In the end, the U.S. lost the trust of the people it sought to help when it turned out that services such as speedy justice and border security were more efficient under the Taliban than a Western-influenced bureaucracy.
Elections, the hallmark of Western democracies, were never embraced by Afghans, the report said.
“The United States also failed to legitimize the Afghan government through democratic elections, which were consistently marred by fraud,” the report said.
Only about a tenth of the people the U.S. believed were starved for self-governance cast ballots, with most assuming the voting was rigged. The lack of taking election security seriously meant that the U.S.-backed government had little moral high ground to Afghans.
“As soon as we would say ‘election,’ [the Taliban would respond] ‘Hahaha, that election that you’re talking about, that corrupt election? That every person was for sale?’” an Afghan government official said.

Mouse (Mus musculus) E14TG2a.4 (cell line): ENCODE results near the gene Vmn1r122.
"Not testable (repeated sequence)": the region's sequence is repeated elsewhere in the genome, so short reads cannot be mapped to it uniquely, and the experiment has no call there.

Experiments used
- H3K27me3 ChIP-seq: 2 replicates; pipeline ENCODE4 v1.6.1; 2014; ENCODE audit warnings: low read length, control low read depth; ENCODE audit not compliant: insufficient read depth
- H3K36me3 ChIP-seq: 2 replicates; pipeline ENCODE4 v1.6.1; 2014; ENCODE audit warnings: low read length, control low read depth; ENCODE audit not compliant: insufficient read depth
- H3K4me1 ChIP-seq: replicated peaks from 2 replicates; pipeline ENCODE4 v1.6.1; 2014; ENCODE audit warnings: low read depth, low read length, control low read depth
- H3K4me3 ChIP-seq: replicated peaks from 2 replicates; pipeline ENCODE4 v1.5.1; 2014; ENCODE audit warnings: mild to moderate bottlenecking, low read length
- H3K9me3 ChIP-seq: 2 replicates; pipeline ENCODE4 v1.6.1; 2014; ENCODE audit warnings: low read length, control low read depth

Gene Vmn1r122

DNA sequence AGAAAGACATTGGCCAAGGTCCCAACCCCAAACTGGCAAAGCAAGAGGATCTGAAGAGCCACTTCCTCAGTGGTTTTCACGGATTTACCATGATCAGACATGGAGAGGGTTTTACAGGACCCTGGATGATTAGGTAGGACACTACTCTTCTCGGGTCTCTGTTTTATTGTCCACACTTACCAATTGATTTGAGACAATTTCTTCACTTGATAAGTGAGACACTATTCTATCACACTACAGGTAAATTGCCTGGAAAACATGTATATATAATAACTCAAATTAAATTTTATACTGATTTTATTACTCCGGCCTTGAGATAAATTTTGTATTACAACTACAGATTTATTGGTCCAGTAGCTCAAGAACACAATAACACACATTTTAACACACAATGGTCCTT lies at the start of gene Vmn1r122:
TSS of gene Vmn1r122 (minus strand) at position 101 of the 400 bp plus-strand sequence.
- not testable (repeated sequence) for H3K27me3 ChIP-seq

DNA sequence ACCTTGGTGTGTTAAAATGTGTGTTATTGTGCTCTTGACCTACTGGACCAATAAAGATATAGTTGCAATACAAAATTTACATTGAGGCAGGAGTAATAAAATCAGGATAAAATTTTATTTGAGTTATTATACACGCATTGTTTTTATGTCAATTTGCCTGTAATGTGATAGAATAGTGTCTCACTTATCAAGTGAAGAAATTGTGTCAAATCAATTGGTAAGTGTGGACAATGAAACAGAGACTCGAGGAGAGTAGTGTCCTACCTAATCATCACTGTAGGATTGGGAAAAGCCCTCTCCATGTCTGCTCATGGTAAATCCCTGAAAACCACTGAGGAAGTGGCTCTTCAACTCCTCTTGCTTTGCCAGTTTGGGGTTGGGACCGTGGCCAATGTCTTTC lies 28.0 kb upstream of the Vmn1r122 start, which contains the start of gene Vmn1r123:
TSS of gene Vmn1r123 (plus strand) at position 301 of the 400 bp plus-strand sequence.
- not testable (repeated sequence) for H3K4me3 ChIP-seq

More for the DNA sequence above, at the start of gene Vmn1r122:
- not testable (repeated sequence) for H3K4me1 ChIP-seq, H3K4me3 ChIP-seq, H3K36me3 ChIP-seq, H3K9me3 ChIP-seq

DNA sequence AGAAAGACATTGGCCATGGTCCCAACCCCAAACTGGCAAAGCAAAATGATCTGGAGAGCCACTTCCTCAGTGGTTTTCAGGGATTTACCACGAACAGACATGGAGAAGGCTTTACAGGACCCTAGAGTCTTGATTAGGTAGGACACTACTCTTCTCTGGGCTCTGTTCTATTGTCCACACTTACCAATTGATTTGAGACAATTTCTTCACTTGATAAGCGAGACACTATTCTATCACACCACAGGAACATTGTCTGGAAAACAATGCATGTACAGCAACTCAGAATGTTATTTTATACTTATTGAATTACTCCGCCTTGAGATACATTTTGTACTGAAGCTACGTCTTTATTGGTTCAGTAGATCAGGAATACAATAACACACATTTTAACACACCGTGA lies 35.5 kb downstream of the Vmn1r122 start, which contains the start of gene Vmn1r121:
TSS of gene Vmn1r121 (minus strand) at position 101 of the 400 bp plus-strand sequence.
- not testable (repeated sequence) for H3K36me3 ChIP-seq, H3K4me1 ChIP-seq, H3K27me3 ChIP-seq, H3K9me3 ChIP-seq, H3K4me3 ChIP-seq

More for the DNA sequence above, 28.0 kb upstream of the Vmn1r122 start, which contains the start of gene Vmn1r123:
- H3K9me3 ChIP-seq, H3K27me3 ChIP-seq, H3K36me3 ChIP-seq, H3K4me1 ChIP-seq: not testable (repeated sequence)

Money spent on humanitarian programs was often wasted, as people were willing to take free services but didn’t feel any loyalty to the new U.S.-backed Afghanistan government because of it, the report found. Some U.S. contracts wound up funding the Taliban because contractors would pay them protection money.
The report described how virtue-signaling by idealists sometimes led to a detachment from reality. Some U.S. officials opposed leaving Afghanistan because of “an idealized vision of advancing the rights of Afghan women. [But] this group interacted with a small number of women’s rights advocates who were not representative of the overall population,” the report said.